Tuesday, September 28, 2004

 
Dark Side of the Moon
Tonight marks the Mid-Autumn Festival, a night with a full harvest moon, an somewhat incomprehensible legend behind it and a plethora of mooncakes, China's version of the fruitcake, to mark it.
The legend -- which explains why the Chinese see a rabbit on the moon, rather than the man the rest of us see -- involves a woman who steals a pill for eternal life from her husband and then floats to the moon with a rabbit. Questions to Chinese co-workers about why she ripped off her husband (they are ''happily married'' in the versions I read) and why she took the rabbit with her and what happened to the pill were met with shrugs.
"I had a pet rabbit when I was a little girl,'' one told me in a sort of non-sequitor. "But my uncle ate him.''
I was also ignorant of mooncakes last year at this time, though I'm not sure how I missed them. Much like the Halloween and Christmas geegaws that begin slithering into the US supermarkets in early September, stacks of elaborately packaged and sometimes outrageously expensive mooncake boxes began filling Hong Kong and mainland grocery aisles in early August. Mooncakes are a culinary atrocity -- as dense as iridium, usually the size and shape of hockey pucks, greasy and fried in pork lard and often stuffed with as many as four egg yolks, red bean paste and lotus seeds.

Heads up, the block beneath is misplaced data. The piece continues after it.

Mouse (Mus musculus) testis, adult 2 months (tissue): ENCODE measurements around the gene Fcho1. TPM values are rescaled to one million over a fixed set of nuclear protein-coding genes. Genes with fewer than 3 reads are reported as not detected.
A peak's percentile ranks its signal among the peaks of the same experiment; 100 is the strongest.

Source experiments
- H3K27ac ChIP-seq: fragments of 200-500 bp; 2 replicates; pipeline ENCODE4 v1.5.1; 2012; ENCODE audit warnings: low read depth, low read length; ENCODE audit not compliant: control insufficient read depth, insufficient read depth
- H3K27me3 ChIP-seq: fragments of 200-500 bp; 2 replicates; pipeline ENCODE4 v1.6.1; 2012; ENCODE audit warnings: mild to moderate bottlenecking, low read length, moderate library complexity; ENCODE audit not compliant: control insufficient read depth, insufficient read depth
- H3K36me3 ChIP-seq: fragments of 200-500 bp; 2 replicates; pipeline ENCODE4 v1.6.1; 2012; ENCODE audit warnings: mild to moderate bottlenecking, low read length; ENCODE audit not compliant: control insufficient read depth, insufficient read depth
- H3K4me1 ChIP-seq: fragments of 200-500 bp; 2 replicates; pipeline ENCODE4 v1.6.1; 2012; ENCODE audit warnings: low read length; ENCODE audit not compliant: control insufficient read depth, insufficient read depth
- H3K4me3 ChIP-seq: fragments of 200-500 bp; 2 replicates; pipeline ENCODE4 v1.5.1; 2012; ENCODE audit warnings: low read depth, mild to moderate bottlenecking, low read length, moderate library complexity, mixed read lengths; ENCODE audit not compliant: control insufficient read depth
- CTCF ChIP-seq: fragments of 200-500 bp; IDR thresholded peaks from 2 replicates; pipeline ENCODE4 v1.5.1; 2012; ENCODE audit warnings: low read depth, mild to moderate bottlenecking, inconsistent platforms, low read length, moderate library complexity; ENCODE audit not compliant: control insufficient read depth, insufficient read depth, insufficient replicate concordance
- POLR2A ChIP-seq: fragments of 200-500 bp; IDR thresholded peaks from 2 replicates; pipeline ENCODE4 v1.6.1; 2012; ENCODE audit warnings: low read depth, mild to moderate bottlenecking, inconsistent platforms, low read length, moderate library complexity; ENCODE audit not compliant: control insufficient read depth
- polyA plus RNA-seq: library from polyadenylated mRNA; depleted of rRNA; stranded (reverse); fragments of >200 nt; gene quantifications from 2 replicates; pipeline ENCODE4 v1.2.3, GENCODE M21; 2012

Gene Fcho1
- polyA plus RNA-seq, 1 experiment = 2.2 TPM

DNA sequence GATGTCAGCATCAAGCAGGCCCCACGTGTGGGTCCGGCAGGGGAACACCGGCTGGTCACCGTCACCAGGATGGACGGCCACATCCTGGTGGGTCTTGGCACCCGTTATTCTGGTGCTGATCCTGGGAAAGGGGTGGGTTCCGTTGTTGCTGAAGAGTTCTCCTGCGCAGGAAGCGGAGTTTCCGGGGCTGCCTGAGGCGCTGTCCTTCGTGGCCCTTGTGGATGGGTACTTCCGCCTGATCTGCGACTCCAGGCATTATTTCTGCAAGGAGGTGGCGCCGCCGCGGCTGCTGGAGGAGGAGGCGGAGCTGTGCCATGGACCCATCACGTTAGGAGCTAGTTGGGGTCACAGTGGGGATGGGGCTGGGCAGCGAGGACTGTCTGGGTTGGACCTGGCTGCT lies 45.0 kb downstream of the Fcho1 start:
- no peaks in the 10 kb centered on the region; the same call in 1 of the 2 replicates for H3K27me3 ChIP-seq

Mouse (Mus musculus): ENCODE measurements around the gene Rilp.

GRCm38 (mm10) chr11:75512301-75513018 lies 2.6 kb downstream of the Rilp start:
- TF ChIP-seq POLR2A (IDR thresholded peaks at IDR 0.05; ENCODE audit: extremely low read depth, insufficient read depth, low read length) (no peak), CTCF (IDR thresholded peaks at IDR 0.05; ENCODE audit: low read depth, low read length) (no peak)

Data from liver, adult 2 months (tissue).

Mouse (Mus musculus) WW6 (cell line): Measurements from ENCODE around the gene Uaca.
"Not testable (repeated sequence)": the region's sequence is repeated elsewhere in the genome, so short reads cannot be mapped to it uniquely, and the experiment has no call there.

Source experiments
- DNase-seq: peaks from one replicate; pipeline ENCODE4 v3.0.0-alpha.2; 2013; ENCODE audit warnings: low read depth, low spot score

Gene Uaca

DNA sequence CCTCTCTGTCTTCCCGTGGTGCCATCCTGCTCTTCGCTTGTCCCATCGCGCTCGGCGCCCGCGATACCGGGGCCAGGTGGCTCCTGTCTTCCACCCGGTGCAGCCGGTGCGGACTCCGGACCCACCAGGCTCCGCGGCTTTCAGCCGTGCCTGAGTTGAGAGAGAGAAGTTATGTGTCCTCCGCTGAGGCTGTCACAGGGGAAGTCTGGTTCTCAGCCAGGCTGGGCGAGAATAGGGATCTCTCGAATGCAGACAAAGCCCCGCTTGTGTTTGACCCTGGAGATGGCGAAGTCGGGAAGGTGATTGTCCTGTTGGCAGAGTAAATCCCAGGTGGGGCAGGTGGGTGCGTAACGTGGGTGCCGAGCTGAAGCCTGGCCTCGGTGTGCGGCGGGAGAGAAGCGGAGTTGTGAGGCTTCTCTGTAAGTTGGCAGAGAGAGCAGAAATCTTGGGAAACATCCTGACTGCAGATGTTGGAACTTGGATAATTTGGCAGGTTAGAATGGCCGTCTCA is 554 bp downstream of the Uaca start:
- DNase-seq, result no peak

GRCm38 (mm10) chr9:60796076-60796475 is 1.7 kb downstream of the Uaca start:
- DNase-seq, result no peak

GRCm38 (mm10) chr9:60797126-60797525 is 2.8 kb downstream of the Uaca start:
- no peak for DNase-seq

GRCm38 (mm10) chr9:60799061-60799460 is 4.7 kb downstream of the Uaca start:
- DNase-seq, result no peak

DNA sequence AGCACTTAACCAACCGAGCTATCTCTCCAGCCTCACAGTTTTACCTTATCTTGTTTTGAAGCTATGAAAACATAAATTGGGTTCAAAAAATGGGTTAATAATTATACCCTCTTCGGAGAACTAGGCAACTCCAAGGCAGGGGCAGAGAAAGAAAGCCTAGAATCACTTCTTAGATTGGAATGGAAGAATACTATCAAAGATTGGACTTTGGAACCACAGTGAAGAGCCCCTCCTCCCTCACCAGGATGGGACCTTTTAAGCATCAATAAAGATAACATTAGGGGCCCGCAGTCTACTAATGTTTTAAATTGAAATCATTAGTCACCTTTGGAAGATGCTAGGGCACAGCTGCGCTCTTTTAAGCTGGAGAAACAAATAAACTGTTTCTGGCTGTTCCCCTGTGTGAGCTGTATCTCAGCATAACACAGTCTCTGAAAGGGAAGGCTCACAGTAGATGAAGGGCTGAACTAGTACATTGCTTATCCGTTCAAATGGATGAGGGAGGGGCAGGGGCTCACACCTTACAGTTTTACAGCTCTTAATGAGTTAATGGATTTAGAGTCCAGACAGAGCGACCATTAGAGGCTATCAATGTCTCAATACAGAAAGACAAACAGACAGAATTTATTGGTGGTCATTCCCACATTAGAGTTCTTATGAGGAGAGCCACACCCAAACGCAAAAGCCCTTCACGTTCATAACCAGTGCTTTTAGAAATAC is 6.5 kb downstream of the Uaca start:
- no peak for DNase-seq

And the containers are an environmental disaster. An pollution study in Hong Kong says that each household buys about 10 mooncakes. 1.75 million of these mooncakes will simply be thrown out uneaten. Friends of the Earth says that 3 million mooncake metal containers weighing 750 tons will be tossed into landfills.
I tried one last weekend and after choking it down found it seemingly expanded in my stomach, sitting there for hours during which I had the desire to do nothing but pass out and wait for the mooncake to work it's way out of my system.
The packaging and cakes themselves can also vary - sometimes dramatically. There's a 1,800 yuan (US$217) box I saw that came with a certificate for a set of golf clubs. If you've got 310,000 yuan (US$37,554) to splurge you can get the cakes along with a digital camera, video camera, gold plated cigarette lighter, bottle of expensive Chinese booze, a Parker gold pen, tea leaves, health food (!) as well as the title to a 1,000+ square foot apartment.
You can have boxes shipped world-wide, too. There's a advertising poster for such a service in my apartment elevator that shows an spry looking Chinese granny with nicely coiffed white hair who is grimacing or smiling at the thought. From the corner of one eye falls what either appears to be a cloudy tear or pus from an eye infection.
But like fruitcakes they are relatively inexpensive and purchased as quickie gifts and then passed on for years because like fruitcakes, uranium and Keith Richards' liver they have half lives of 760 million years and will be here long after we've departed this veil of tears.
As I write this, a young woman reporter is trying to foist Snoopy shaped mooncakes off on the rest of the staff with no success.
"Why don't you take them home?'' I asked.
She briefly made a face. "I already have six boxes there," she said. "All gifts. I can't stand them, either."

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